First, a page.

“I KNOW it's not my fault, who would bring up the idea of responsibility? This is only appropriate in the context of a therapy session where the patient is deeply struggling with a sense of guilt that they can't escape.”

Gigi Kilroe: “I actually appreciate when someone responds like that.”

Dale Lykins: “While I understand someone’s needs to respond to hearing about my childhood sexual abuse in ways that feel comforting to them, the reality is these phrases make me feel dismissed in a way. They are inauthentic. It seems as if the person attempting to offer care really doesn’t understand the complexity of the effects of abuse. They may be trying to help themselves feel better more than the survivor.”

Mandy Meloon: “It honestly depends on who I am sharing my story with and the context. If I am triggered or in a panic mode, I do not find it helpful at all. Not because of what is being said. Usually the person is uncomfortable, avoids eye contact, will change the subject because they don’t understand, or what you are saying is just too horrifying. It makes me wish I never answered honestly when I am asked, ‘If I’m ok to share my story.’”

Becky Perkins: “I have felt different about these phrases being said to me at different points in my healing journey. I did not disclose until I was an adult, many years after my victimization. When I did disclose, I felt very vulnerable and was seeking acceptance, or validation, from others. So, when I first disclosed and for a while afterwards, these phrases were comforting to me, especially if they were said sincerely. Today, I don’t find them to be especially comforting or helpful.”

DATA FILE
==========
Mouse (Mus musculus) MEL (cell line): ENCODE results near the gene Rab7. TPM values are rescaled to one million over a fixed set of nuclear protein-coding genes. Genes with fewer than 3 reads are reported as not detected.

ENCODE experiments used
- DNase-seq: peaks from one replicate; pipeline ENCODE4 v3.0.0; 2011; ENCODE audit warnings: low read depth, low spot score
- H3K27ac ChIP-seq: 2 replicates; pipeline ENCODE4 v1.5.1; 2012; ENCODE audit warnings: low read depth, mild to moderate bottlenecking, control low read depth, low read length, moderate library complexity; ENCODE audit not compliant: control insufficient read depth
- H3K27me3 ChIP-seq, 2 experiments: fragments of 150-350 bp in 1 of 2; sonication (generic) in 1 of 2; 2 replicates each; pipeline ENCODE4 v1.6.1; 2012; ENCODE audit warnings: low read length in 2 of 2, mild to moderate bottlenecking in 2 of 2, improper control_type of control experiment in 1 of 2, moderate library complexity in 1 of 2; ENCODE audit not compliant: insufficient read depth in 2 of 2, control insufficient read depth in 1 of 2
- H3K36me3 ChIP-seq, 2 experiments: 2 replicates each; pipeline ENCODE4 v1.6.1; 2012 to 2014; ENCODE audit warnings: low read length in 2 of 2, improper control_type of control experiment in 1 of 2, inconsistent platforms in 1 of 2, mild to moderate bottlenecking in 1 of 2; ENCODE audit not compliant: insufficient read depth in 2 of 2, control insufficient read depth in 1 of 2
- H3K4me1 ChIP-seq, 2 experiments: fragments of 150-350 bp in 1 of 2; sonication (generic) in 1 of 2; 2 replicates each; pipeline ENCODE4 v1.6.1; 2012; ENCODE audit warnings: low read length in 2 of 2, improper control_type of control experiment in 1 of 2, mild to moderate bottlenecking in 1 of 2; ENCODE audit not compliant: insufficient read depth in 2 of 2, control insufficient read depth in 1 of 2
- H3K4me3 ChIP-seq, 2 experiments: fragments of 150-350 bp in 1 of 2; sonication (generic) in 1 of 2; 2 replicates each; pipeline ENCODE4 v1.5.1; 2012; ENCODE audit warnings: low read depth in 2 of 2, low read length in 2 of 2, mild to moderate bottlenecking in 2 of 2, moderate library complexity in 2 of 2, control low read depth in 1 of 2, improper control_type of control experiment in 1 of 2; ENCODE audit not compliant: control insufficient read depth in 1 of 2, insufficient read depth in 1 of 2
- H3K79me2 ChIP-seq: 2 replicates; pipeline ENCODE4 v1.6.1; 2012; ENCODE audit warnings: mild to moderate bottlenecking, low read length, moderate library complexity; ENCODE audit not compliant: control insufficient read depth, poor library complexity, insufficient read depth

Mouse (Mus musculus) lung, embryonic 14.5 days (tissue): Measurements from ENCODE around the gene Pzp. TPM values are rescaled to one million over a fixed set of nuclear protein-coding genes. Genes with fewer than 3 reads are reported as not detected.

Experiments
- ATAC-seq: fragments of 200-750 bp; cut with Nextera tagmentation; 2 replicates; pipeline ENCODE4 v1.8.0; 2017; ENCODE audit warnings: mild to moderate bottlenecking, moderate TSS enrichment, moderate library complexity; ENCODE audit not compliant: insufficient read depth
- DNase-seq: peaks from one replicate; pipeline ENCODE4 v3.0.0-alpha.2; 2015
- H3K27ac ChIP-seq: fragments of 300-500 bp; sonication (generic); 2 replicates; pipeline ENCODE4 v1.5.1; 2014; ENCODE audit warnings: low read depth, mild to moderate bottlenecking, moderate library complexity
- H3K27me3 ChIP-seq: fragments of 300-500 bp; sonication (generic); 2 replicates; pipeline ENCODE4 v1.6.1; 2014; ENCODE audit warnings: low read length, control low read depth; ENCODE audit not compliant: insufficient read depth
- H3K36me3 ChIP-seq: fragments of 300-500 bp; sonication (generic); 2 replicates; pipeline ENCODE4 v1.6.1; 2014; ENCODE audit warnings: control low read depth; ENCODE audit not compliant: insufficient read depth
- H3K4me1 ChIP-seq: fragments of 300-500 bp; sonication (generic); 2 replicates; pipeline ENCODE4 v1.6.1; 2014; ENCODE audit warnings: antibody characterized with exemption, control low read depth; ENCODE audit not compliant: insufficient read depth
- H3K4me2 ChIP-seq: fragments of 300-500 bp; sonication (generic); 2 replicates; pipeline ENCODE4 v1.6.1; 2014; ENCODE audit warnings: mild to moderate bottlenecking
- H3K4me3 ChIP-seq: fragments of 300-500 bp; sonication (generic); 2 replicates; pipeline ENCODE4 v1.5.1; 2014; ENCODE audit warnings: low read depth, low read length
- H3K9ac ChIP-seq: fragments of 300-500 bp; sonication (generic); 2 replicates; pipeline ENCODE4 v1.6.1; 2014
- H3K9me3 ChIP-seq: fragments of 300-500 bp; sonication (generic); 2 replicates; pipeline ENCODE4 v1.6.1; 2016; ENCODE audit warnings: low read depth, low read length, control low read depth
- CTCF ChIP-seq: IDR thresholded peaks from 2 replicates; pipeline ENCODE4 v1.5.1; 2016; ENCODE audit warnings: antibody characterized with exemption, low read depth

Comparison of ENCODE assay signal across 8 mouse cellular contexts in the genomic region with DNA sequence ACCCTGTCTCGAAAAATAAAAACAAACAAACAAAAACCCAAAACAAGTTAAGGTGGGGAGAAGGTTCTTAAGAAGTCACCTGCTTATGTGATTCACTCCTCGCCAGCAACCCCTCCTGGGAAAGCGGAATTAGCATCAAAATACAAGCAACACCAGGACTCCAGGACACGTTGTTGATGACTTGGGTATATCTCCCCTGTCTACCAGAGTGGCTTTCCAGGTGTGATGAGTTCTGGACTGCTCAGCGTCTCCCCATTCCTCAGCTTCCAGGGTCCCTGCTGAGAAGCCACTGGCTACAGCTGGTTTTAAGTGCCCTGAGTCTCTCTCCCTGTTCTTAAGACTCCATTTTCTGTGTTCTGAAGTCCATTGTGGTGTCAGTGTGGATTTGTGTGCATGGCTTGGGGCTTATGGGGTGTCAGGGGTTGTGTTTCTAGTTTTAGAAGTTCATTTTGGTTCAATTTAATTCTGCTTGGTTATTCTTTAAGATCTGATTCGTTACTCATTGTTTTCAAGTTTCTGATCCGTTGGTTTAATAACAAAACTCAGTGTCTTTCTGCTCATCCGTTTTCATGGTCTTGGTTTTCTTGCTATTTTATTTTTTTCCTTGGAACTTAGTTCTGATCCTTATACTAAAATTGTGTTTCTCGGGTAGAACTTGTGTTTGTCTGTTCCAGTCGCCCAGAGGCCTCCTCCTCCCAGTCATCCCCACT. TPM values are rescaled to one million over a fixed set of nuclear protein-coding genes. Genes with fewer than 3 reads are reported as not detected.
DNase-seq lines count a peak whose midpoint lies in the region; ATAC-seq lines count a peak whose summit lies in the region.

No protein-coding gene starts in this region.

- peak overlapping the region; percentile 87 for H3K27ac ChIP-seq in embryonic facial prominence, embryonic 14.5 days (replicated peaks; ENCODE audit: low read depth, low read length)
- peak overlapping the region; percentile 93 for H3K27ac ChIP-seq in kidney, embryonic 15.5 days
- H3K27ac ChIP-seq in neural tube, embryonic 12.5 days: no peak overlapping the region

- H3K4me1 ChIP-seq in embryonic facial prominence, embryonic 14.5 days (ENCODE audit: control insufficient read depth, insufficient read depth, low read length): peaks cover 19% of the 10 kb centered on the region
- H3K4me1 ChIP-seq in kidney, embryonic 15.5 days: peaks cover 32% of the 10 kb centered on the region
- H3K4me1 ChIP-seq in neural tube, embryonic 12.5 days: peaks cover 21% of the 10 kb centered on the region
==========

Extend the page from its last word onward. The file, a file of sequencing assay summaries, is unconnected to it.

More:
Why do you feel that way when you hear those sentences?

Survivors' responses vary based on their individual journeys and support networks. For some, hearing these phrases reaffirms their sense of worth and resilience. However, others may find them superficial, lacking the nuance and validation they crave.

Melanie Sachs Barton: “Because survivorship is each survivor's individual journey and I think at various times on my journey I could feel differently about each of these sentences because HEALING IS NOT LINEAR.”

Angie Conn: “If it is sincere, heartfelt, and appropriate in the context, I feel heard, seen, validated, listened to, cared for, and thankful for the person. However, if it is because of any of the previous intentions I mentioned in the prior answer, I can pendulate between sadness, regret for sharing, feeling ashamed, humiliated, angry, losing hope of others ever getting the point and wisdom of why behind my share, and grief for my past and present self. Sometimes, we only want others to sit with us in our sharing, not fix, speak, or do anything else. This is an excellent example of the empathetic listening I use when training Social Workers to listen to foster youth.